In an infamous incident in January 1995, football legend Eric Cantona is pulled away after launching a kung fu style attack on Crystal Palace fan Matthew Simmons. But who’s that watching the arresting sight from the stands at Selhurst Park?
Looking on as the drama unfolds is Northern Ireland’s new Chief Constable, Matt Baggott, a life-long Crystal Palace fan.
The 50-year-old was at the match that day between Manchester United and Palace — standing close enough to see Cantona’s flying kick into the crowd.
It is understood Baggott — a senior police offer with the Met at the time — was one of many witnesses asked to give evidence to the police. However, he heard nothing more from the police about the incident.
The game has gone down in football folklore after Cantona was fined £20,000, sentenced to 120 hours of community service and banned for nine months from world football.
He was also stripped of the French captaincy.
The incident also led to the now-famous quote from Cantona. At a press conference the former United star said: “When the seagulls follow the trawler, it’s because they think sardines will be thrown into the sea.”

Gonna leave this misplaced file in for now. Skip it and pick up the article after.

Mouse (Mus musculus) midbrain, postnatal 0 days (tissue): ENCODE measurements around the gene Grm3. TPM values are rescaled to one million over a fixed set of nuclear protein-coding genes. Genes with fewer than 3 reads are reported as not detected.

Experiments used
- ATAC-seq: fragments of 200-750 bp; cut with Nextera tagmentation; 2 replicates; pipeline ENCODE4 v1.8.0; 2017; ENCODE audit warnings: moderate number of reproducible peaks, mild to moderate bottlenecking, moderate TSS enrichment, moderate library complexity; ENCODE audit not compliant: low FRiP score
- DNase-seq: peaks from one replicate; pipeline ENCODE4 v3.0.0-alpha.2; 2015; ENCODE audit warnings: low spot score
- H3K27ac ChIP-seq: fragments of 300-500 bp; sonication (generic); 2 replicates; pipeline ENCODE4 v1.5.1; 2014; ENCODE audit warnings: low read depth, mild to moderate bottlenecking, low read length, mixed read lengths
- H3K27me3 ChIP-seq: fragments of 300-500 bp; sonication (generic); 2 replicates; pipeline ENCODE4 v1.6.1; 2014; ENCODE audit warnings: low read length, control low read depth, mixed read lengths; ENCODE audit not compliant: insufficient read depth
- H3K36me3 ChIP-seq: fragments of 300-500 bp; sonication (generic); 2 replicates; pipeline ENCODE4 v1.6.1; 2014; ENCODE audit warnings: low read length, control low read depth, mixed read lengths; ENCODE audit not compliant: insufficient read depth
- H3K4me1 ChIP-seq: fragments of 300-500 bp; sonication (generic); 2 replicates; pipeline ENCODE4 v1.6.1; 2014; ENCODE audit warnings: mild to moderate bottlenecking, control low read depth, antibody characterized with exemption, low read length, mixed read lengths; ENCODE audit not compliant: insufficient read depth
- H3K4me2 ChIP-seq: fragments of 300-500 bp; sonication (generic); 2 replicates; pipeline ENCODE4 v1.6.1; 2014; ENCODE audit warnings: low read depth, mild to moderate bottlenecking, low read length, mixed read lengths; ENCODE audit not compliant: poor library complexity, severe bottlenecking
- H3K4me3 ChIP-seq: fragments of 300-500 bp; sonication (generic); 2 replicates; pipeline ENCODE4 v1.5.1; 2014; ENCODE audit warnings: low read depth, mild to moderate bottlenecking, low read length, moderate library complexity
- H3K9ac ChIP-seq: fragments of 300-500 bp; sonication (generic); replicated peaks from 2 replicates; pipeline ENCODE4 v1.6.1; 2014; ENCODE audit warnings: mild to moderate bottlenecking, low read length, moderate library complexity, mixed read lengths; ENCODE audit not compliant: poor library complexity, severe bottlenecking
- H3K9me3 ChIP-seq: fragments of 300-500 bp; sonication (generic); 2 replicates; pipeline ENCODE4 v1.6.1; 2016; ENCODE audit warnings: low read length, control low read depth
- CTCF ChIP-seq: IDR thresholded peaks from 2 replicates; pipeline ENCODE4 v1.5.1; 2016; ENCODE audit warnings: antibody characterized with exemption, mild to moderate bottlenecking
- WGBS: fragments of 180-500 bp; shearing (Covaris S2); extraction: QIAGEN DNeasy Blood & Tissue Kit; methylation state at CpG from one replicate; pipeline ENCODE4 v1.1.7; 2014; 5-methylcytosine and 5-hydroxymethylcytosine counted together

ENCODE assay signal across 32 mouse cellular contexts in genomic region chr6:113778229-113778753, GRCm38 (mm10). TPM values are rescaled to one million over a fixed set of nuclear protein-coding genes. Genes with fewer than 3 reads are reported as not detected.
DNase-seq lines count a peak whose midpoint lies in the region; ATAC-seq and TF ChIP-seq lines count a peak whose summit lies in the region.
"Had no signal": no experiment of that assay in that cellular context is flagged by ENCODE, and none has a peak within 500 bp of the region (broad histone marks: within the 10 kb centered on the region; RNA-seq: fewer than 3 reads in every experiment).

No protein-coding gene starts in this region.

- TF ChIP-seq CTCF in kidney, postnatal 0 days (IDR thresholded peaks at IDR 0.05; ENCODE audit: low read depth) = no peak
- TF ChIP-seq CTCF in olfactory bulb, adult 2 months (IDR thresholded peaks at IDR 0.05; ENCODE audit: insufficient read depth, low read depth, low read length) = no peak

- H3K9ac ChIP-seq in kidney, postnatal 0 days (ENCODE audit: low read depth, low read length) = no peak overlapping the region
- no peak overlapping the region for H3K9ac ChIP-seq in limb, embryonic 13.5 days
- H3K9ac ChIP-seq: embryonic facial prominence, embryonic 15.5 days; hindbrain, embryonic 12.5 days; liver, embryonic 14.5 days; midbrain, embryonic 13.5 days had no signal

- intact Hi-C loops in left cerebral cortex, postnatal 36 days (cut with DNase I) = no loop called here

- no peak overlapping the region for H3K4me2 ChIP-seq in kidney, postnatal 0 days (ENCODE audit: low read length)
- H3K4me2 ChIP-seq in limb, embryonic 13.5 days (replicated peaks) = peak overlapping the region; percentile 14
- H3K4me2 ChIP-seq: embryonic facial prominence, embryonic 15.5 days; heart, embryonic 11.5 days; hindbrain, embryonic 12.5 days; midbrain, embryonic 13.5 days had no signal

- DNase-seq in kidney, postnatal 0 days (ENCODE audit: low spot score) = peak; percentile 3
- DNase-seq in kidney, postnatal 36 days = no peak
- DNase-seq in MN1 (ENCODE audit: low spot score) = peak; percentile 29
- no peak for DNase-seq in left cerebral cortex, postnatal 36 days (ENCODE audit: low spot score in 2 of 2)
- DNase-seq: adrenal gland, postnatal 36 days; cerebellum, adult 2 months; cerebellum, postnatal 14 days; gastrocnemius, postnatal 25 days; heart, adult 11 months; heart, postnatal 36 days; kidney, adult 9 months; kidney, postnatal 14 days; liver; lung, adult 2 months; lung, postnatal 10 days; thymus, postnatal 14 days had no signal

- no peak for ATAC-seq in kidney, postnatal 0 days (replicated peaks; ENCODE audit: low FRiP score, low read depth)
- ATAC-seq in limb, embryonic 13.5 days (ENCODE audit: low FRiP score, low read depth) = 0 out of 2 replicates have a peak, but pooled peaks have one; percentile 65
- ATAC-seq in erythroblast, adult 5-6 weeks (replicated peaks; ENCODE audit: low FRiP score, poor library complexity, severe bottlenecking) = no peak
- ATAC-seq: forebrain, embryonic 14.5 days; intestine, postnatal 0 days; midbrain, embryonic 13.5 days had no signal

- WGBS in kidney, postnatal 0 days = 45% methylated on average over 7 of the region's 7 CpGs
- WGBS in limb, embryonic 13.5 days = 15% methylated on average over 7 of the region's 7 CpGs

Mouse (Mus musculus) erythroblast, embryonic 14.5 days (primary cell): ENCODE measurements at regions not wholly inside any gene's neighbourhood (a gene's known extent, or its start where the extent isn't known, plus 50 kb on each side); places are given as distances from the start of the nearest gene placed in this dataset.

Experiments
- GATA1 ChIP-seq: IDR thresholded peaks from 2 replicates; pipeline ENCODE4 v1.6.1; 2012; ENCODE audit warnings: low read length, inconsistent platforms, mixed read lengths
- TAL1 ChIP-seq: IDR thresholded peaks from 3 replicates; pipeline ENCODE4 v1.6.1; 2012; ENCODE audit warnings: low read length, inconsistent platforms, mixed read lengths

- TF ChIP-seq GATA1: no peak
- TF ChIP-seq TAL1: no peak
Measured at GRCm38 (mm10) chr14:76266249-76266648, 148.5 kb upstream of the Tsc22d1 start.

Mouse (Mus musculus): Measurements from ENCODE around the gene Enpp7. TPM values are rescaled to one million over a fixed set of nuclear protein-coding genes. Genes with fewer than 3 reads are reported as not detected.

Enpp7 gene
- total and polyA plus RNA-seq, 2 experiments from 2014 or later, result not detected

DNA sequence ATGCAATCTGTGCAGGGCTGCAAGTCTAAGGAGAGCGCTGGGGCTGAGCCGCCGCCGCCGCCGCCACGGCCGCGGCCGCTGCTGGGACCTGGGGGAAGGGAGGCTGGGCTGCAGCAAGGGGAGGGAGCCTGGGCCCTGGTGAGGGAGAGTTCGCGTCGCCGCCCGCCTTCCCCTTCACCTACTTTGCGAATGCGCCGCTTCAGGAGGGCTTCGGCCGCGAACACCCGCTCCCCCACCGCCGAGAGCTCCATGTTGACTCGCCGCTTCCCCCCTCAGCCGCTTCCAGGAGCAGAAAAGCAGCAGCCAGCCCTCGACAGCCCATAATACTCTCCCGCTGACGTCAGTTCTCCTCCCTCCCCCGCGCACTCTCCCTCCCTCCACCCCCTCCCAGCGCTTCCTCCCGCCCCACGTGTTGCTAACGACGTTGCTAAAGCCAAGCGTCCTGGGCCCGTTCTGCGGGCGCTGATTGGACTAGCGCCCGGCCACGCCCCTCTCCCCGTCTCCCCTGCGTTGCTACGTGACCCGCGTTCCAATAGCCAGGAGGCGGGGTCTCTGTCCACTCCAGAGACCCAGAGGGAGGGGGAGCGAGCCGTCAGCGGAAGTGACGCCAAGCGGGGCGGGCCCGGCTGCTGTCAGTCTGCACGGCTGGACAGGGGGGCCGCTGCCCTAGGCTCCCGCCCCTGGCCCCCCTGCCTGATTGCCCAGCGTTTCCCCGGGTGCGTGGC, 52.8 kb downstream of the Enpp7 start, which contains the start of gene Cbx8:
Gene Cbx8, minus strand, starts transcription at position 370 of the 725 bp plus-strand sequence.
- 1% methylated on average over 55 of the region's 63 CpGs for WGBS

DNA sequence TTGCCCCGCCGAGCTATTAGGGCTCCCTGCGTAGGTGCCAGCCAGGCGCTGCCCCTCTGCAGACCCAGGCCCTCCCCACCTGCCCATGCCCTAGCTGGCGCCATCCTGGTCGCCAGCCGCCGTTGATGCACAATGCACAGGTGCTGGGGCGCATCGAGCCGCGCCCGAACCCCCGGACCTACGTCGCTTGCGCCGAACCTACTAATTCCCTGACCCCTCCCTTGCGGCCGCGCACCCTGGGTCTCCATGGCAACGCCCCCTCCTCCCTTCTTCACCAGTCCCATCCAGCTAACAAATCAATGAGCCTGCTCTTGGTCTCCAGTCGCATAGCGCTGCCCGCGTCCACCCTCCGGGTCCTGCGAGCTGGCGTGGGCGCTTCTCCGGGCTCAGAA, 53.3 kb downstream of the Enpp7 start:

Simmons himself was later tried for threatening language and behaviour and served 24 hours of his sentence.
The incident happened on January 25 1995 after Cantona was sent off by the referee for kicking a Palace defender. As he was being escorted from the pitch, he broke away and launched his kung fu style kick into the crowd, his foot connecting with Simmons.
Cantona had been forced to endure verbal abuse and racist insults throughout the game, which he claimed had driven him to react the way he did.
It later transpired Simmons had previous criminal convictions, including an attempted robbery in 1992 when he attacked a Sri Lankan man with a spanner.
And the local connection doesn’t end with Baggott. Downpatrick rock band Ash used a photograph of the kick — with permission — on the cover of their single Kung Fu.
Sourced from: The Belfast TelegraphReuse content